Postpartum Depression: Treatment and Prevention
Many women suffer postpartum depression (PPD) in silence, dismissing their struggles as a normal part of pregnancy and childbirth that no one wants to know about. New mothers may feel embarrassed or even guilty that they’re feeling depressed when everyone around them is expecting them to be deliriously happy. In fact, a 2018 study found that stigma was the biggest barrier for women in disclosing postpartum symptoms, often claiming they “don't talk about those things” in their family or community.
In trying to define their feelings, many women with PPD describe a conviction that things are not right or a sense that something bad is going to happen. Others report having overprotective thoughts about their baby getting sick or dying, and regularly feeling disconnected—as if they are not the baby’s mother—which can lead to thoughts of rage or resentment toward their newborns, which in turn can cause feelings of guilt and fear.
Never too early for prevention
A host of screening opportunities are available both before and after pregnancy to help prevent and detect PPD as soon as possible.
In 2019, the U.S. Preventive Services Task Force began recommending that physicians screen pregnant and new moms to identify those who are at an increased risk of PPD, so they can be referred to counseling interventions, such as cognitive behavioral therapy and interpersonal therapy. Additionally, the American College of Obstetricians and Gynecologists recommends early postpartum follow-up care, including screening for depression and anxiety, for all postpartum women.
The Reach Out, Stand Strong, Essentials (ROSE) program for mothers with newborns is an example of a counseling intervention, as is the Mothers and Babies Program. These types of programs typically involve several prenatal group sessions and individual postpartum sessions carried out through home visits or at other locations in the community. Course content includes education on stress management, positive thinking and differentiating the “baby blues” from PPD; the programs also aim to develop a social support system and resolve interpersonal conflicts common around childbirth.
The best prevention strategy, however, is to build and sustain a sufficient support network during pregnancy. Inadequate social support is one of the leading factors in developing postpartum depression. Community support allows for communication, validation, emotional and logistical help, and connection.
There is a treatment just for you
If you have been diagnosed with peripartum or postpartum depression, you should seek treatment immediately, as any delay can have serious health effects on both mother and baby.
The American Psychiatric Association recommends therapy without medication as a first-line treatment when the depression or anxiety is mild. In a talk therapy (or psychotherapy) session, a therapist will help you understand the situation and develop strategies for managing the symptoms. For women with moderate or severe depression or anxiety, a medical intervention is recommended, usually involving antidepressants (specifically those that are considered to be safe and effective during pregnancy and breastfeeding).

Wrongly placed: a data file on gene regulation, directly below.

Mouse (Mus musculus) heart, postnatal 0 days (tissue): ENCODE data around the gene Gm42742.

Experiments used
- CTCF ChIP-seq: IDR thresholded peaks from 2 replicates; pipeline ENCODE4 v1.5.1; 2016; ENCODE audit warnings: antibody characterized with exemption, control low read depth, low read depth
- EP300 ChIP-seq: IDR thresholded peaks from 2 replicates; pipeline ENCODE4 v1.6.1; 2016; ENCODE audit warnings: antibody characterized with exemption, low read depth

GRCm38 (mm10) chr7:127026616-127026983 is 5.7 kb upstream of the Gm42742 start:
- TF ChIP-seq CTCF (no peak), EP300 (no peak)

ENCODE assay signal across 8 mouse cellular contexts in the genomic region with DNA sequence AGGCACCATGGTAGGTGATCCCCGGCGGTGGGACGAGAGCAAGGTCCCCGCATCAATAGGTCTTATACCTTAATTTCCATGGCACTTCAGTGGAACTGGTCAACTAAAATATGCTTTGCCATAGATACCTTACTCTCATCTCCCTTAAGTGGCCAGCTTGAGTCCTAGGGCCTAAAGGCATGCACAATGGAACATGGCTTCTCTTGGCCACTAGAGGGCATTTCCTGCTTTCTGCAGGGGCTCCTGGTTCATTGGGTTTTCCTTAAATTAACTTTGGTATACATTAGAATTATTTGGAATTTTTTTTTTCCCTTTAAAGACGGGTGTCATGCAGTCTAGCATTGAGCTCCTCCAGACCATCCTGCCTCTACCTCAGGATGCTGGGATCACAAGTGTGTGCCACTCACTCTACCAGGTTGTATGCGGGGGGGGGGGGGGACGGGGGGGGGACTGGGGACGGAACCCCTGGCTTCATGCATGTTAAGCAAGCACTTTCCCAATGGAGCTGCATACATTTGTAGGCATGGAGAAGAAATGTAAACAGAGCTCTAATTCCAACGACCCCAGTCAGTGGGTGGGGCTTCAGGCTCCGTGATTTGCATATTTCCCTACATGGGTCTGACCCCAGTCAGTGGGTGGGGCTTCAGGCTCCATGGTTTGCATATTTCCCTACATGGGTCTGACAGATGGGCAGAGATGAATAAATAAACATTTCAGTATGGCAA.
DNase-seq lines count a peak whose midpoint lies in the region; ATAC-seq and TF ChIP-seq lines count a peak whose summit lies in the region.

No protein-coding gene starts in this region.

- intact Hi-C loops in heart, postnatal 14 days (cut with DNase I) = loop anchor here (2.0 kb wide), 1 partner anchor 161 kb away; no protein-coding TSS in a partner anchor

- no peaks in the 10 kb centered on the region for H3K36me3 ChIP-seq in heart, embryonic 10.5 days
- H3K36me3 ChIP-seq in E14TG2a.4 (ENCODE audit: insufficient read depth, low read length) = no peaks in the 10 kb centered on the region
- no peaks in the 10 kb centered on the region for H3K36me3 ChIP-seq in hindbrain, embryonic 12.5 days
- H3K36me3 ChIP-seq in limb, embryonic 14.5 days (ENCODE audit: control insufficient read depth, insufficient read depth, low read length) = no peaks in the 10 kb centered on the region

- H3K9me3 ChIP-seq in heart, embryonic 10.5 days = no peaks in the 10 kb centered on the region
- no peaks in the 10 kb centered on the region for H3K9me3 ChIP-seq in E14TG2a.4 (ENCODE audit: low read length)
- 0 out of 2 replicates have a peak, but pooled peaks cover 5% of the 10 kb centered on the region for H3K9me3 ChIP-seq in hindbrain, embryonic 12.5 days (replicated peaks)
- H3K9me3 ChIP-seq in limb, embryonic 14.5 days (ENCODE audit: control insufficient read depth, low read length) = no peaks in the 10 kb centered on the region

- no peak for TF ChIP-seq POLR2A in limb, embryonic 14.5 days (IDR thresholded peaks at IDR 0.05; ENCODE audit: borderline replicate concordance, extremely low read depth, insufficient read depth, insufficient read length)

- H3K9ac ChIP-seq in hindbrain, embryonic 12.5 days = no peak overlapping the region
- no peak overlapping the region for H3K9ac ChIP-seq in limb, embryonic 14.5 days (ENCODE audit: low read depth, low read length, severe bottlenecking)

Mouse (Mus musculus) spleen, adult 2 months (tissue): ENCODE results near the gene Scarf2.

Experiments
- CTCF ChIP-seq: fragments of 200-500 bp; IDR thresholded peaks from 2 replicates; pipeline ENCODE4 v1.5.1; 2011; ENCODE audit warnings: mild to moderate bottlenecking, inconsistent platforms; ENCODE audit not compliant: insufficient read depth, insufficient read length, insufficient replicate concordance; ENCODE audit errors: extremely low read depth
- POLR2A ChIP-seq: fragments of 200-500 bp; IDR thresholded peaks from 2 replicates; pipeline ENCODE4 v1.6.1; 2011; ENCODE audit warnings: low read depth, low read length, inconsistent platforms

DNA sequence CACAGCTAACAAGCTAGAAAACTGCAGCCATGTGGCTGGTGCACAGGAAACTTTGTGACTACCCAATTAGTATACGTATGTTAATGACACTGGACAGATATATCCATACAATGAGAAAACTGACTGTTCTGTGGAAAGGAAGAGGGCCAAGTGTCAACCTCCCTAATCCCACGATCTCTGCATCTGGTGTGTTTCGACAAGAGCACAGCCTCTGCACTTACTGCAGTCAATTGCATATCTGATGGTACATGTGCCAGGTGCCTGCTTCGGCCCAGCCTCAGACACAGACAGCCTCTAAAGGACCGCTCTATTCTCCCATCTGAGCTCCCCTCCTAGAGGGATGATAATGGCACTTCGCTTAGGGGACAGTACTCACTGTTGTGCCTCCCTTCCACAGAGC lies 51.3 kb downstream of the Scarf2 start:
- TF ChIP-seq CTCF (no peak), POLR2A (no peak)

Self care is key during and after childbirth and should include some or all of the following:
- Rest as much as you can.
- Make time to go out, visit friends or spend time alone with your partner if possible.
- Talk about your feelings with your partner, supportive family members and friends.
- Join a support group to talk with other mothers who are going through similar experiences.
- Eat, hydrate and exercise regularly.
Don’t risk going without treatment
Ignoring symptoms, keeping your feelings to yourself and being “brave” is not a good strategy. Without treatment, symptoms can persist for months or even years.
Many studies have established that untreated depression during the postpartum period can lead to bonding issues between mother and baby, and contribute to sleeping and feeding problems for the baby. Children of mothers with untreated postpartum depression are at greater risk for cognitive, emotional, developmental and verbal loss, as well as impaired social skills.
Untreated PPD symptoms can increase the risk of suicide, and worse: Mothers with PPD report having thoughts of harming their infants or themselves. Several different studies have identified self-harm as a leading cause of death for women in the first year after pregnancy.
If you or a person you love claims to be considering suicide, always take it seriously and call the National Suicide Prevention Hotline at 800-273-8255.
Postpartum depression is never anyone’s fault. It is a common medical condition that requires professional treatment. And, for most women with PPD, treatment works. Most new parents feel more like themselves within a few weeks of a PPD diagnosis and can get back to experiencing the joy of a new baby.
One final note: It is important to continue treatment even as life begins to feel normal again, to prevent a symptom recurrence.